NORTH NEWTON, KAN. – A silent auction of artwork shown through the month of September in Bethel College’s Regier Art Gallery raised more than $3,000 for the artists – but its value went beyond money.
New York City-based Common Humanity was responsible for bringing to the United States the 81 paintings (29 were hung at Bethel) by professional Iraqi artists and Palestinian art students – all of whom have been forced to flee their homes for Europe and North America over the past decade.
Wichita-based People of Faith for Peace and a coalition of Muslim, Christian, interfaith and college/university partners organized Building Bridges, an art exhibit and sale that took place in several Wichita galleries in addition to Bethel’s.
Jan Swartzendruber of Newton, part of People of Faith for Peace, was a driving force behind Building Bridges in south-central Kansas.
She learned about Common Humanity through her friend Susan Miller, a friend of Common Humanity director Mel Lehman. A love of art and a desire to take part in active peacebuilding between Christians and Muslims motivated her to help organize Building Bridges, she says.
“The network formed by our volunteers has achieved our goal of forming friendships between Wichita-area Muslims and non-Muslims,” she adds.
At the closing for Building Bridges at Bethel Sept. 23, Lehman thanked Swartzendruber and others who had made the exhibit possible.
The gross amount (80 percent of total sales) from the Bethel sale was $3,200. Rachel Epp Buller, Regier Art Gallery director and Bethel associate professor of visual art and design, noted that this came from the sale of nine paintings in addition to art cards from Common Humanity and some art reproductions donated by Shafiq Hasan of Newton.
“The money does matter,” Lehman says. “These are people who are now in entry-level jobs – they are among the working poor.
“But more important is the validation that they have something beautiful [to contribute] that people can connect with. Who they are matters, and that they can keep making these beautiful things.”
The beauty of the art along with what it represents gave Lehman the idea to start trying to sell the work, he says. He was in south-central Kansas for two weeks, with speaking engagements at Bethel College, Hesston College and elsewhere.
Lehman first saw art like the paintings in Building Bridges on a visit to Damascus in 2008.
A decade earlier, in 1998, he had ended a 20-year career with the National Council of Churches to pursue his passion for building friendship, understanding and respect between the United States and the Arab and Muslim world.
Lehman had been deeply affected, he says, by the results of the UN’s economic sanctions against Iraq that began in 1990.
“The overarching thing that really changed my life was seeing [the suffering of] the children,” he says. “It was like seeing a house on fire with children trapped inside. You have to do something. I could at least put two sentences together into a coherent paragraph.”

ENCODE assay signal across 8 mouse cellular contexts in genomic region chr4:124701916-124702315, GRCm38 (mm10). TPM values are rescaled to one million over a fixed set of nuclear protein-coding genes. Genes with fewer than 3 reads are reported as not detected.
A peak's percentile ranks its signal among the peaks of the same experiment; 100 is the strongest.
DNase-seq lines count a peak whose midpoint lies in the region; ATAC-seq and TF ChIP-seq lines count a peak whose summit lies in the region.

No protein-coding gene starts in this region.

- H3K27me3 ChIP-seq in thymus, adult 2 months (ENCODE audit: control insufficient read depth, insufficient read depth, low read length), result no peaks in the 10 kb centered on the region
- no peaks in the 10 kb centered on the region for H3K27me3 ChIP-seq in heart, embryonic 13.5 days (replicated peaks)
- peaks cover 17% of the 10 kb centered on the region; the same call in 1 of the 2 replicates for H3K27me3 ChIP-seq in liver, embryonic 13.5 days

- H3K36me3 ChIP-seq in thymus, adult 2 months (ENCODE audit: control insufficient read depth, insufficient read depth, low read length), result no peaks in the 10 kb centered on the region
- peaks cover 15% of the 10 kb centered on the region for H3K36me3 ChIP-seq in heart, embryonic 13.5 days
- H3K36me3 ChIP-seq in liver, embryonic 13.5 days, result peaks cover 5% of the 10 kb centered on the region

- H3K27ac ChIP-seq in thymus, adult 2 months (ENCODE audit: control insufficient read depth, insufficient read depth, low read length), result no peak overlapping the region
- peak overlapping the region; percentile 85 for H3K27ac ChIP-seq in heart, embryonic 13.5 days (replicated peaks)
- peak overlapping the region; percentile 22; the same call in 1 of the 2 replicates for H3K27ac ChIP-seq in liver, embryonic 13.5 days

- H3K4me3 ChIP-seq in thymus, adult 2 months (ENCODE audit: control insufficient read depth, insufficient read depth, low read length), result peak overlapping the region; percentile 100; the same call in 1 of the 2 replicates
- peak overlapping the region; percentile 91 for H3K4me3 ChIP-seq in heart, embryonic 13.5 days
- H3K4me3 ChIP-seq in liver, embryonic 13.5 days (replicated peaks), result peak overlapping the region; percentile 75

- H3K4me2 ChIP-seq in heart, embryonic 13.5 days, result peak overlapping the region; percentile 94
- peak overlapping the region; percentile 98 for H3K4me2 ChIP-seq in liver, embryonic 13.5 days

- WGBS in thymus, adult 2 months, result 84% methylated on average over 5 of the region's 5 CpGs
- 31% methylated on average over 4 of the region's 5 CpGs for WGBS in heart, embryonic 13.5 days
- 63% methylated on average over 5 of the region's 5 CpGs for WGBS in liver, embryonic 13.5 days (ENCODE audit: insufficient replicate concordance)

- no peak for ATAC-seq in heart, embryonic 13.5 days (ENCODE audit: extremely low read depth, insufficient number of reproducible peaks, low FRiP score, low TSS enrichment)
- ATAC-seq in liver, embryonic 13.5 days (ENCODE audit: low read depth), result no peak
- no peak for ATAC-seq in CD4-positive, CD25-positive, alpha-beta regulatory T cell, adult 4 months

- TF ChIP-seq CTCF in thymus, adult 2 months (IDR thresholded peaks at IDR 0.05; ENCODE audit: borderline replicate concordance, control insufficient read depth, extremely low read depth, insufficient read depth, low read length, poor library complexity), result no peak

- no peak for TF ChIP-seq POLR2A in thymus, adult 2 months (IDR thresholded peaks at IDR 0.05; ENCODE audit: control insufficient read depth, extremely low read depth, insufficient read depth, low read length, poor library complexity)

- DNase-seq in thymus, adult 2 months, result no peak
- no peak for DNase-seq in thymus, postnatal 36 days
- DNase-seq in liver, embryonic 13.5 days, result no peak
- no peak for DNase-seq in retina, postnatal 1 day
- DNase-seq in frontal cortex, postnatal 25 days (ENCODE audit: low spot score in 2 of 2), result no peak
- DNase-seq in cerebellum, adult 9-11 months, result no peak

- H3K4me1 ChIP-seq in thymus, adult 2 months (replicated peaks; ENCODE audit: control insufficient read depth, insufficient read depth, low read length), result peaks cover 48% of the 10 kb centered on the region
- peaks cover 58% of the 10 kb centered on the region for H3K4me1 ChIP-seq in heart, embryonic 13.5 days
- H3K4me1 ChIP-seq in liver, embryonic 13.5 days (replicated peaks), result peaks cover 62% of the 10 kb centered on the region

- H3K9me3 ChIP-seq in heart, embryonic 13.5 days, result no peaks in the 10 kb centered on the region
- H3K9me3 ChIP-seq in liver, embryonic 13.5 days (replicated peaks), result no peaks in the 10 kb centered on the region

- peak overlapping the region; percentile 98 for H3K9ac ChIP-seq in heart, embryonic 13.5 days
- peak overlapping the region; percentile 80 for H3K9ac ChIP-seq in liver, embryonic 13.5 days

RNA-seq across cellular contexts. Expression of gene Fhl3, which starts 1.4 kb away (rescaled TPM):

Lehman began writing articles and, eventually, a blog. He facilitated some medical exchanges between doctors in the United States, and Iraq and Syria. In 2009, he founded Common Humanity and began concentrating more on cultural exchanges.
A graduate of Eastern Mennonite University, Harrisonburg, Virginia, with master’s degrees in theology (Union Theological Seminary, New York) and literature (Columbia University), Lehman now works as a New York City tour bus guide to pay the bills.
And he is trying to expand the art exhibits with accompanying silent auctions to more venues.
The art reinforces several of the points he makes in public presentations like those he did at Bethel and Hesston during his recent time in Kansas.
Among those points: that (according to “Lehman calculation”) “99.99 percent of Arabs and Muslims are not terrorists, and we should be starting a wisdom dialogue with those 99.99 percent, who want peace as much as most of us do. One of the [Building Bridges] artists said, ‘I’m an artist, I’m not a fighter.’”
Another is “to recognize the greatness of Middle East heritage and culture. Iraq is the land of prophets. Baghdad is ‘the House of Wisdom.’”
The American perspective of the Middle East and its people, reinforced by popular media, is far too narrow, he says.
“The pictures we see are of minorities, in the most extreme situations. What about all the good and positive things that are happening?
“I traveled [multiple times] in the Middle East mostly by myself and the only time I was in danger was from Americans [bombing Baghdad in 2003]. Neither Christianity nor Islam teaches violence, and in fact to do violence in Islam means you are not truly Muslim.”
He hopes for the exhibits to convey “a fresh look at the Arab and Muslim world,” one that Westerners seldom see, one that will build bridges between those worlds.